Museum exhibition

Markus Müller: Agatenplatten

Kunsthaus Glarus, Glarus, Switzerland
5 February - 7 March 2006

Markus Müller (born 1970 in Teufen, Appenzell Ausserrhoden, lives and works in Basel) is one of the few contemporary artists who has exclusively worked in sculpture since the beginning of his artistic career. His sculptures captivate with a simple language of images that always somewhat perplex the viewer – what the viewer sees is never what it promises to be. Markus Müller processes his raw materials (usually chipboards, plywood, and laths) into strange hybrid constructions in which elements of nature enter into idiosyncratic connections with fragments of furnishings. Some of his objects recall pieces of furniture or architectural fragments with a surreal touch, or they allude to certain artistic forms of expression and styles in an almost parodistic way. Although the artist is completely dedicated to three-dimensional work, painting plays an important role in his art. With broad brush strokes, he paints his sculptures by imitating materials such as wood, marble, and stone, as a sort of theatrical set painting. In this way, he creates the illusion of a materiality for the viewer that in no way corresponds to the raw materials he has actually used.

Markus Müller constructs his works using the craft techniques of carpentry as a point of departure. The volumes often evolve by piecing surfaces together, resulting in a certain angular appearance to his objects. In recent years, three typologies of objects in particular appear to have crystallized in Markus Müller’s work. First, the sculptures that imitate elements of nature. This category includes works such as Achate (Agates) (2001), large, amorphously cut chipboards, the colorfully painted surfaces of which actually look like oversized, expensive stone panels from a bit of distance. Or Loch (Hole) (2003), a type of rock opening, the effect of which Markus Müller strives to imitate with jacked up, back-to-back surfaces: an artwork that was created in the knowledge that it would fail as a staging of a phenomenon – but not as a sculpture. These two examples show how Markus Müller flirts with the aspect of staging illusions, but immediately dispels this illusion by disclosing its construction and the obvious artificiality of the situation.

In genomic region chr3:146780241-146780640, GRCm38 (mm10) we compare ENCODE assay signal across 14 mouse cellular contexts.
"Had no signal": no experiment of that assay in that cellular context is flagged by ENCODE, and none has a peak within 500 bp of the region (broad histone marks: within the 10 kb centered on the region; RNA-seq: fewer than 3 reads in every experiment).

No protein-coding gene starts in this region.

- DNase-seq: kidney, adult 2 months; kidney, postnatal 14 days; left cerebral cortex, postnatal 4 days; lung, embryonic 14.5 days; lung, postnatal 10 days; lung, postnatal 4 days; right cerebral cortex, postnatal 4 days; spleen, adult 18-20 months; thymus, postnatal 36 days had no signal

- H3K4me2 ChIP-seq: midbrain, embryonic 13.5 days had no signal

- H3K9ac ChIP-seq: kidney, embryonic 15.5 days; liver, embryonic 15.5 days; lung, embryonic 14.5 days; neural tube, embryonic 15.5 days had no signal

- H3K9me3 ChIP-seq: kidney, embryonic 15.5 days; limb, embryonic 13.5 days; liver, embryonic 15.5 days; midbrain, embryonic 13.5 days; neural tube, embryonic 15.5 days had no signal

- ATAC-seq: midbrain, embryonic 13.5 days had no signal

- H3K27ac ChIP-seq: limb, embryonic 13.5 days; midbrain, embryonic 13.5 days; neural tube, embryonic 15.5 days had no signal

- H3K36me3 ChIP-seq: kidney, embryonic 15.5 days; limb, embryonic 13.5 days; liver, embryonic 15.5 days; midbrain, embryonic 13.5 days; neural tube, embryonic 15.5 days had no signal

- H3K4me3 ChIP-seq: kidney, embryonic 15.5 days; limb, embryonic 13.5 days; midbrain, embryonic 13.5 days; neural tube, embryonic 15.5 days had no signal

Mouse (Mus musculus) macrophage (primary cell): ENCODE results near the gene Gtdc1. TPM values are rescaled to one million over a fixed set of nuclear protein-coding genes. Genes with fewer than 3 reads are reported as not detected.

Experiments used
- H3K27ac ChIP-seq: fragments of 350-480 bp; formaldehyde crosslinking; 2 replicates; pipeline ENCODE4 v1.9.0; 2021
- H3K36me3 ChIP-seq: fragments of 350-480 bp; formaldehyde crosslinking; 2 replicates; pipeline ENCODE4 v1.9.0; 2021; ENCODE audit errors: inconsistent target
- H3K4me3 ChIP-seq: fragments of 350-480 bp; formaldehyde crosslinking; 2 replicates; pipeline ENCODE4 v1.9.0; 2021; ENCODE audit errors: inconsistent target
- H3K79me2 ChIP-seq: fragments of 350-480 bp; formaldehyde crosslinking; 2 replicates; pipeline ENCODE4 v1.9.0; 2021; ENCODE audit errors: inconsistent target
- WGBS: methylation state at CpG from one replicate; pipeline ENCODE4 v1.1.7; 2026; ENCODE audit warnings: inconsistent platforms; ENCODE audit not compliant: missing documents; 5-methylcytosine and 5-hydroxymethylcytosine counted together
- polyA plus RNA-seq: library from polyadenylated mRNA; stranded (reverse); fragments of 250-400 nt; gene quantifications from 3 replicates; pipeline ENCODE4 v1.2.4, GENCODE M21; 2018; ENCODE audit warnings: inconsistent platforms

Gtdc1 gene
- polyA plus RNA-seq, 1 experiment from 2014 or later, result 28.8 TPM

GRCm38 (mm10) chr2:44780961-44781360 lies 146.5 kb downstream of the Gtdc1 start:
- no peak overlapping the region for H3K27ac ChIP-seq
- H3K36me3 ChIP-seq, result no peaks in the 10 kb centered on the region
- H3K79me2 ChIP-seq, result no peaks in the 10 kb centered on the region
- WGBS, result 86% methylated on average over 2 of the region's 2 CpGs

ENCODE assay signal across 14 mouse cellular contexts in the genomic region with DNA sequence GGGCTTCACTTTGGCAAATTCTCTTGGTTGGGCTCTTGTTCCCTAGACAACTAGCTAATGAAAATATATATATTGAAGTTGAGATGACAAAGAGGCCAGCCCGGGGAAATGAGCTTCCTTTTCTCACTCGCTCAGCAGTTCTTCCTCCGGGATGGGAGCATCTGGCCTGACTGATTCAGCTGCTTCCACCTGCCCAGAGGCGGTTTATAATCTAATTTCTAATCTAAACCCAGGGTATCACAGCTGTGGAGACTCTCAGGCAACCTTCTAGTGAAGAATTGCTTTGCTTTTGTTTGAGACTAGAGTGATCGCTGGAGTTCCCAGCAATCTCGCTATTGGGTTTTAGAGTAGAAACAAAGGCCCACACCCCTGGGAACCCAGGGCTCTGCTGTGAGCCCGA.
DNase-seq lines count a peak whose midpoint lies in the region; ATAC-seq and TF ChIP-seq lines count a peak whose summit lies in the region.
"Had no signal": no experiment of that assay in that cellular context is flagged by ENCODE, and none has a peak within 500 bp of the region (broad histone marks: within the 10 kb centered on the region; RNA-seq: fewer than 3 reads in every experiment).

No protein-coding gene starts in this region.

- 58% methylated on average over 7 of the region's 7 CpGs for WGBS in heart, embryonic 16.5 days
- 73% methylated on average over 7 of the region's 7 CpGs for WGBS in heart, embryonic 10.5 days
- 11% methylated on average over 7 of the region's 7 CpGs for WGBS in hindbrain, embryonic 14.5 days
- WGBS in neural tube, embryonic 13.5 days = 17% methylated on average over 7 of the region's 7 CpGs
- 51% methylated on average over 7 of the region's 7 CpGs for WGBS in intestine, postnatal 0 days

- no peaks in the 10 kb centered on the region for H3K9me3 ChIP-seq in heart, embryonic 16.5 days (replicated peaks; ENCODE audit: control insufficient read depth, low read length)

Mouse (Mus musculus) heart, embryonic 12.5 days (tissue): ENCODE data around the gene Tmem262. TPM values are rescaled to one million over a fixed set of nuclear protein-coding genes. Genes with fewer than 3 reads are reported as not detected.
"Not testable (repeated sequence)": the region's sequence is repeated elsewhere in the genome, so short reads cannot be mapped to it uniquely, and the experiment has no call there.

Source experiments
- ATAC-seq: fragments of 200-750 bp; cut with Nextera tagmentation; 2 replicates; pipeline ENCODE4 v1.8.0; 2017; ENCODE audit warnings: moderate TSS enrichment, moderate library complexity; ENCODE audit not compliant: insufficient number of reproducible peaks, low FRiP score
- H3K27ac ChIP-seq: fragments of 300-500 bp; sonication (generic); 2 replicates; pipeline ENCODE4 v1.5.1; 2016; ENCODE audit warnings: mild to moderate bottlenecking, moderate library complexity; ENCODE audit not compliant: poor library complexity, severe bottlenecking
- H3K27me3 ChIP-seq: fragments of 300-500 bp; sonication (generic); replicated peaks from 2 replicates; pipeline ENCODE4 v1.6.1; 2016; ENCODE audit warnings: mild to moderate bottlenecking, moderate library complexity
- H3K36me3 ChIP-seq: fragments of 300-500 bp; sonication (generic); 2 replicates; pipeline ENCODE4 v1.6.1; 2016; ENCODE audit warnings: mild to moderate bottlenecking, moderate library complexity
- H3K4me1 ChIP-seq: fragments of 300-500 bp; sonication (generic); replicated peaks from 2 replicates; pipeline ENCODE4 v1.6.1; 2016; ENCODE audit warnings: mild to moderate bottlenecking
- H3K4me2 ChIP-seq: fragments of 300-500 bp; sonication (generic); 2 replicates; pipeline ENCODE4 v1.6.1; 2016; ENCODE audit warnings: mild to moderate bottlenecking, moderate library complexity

A second category includes those objects that may represent objects from nature or at least objects made out of – supposedly – natural materials, but that have actually been staged as a museum piece and elevated to a work of art. Ohne Titel (Untitled) (2004), for instance, consists of oversized bone-like objects presented on expensive-looking wooden pedestals. Looking more closely, however, it becomes clear that the pedestals painted with a wood grain do not have the function of a presentation aid, but are rather components of the artwork. Another example is Stilleben (Still Life) (1998), a work made up of gigantic, joined-together cubes, in which two rootstock-like wood elements have been integrated. The black-painted cubes have a nearly architectural quality, and their constellation inevitably recalls the serial cubes of Minimal Art, as known from Donald Judd and others. However, this work also immediately makes the fundamental differences clear between the art-historical reference and Müller’s artistic attitude. Here, Markus Müller produces – as so often in his works – a clash of forms and materials between the massive marble cubes and the organically shaped wood elements. If one also recalls that the opposition of materials is not real, but rather is feigned by painting in both cases, then the strong contrast between Markus Müller’s play with references (of materials) and the puristic approach of Minimal Artists to materials becomes apparent.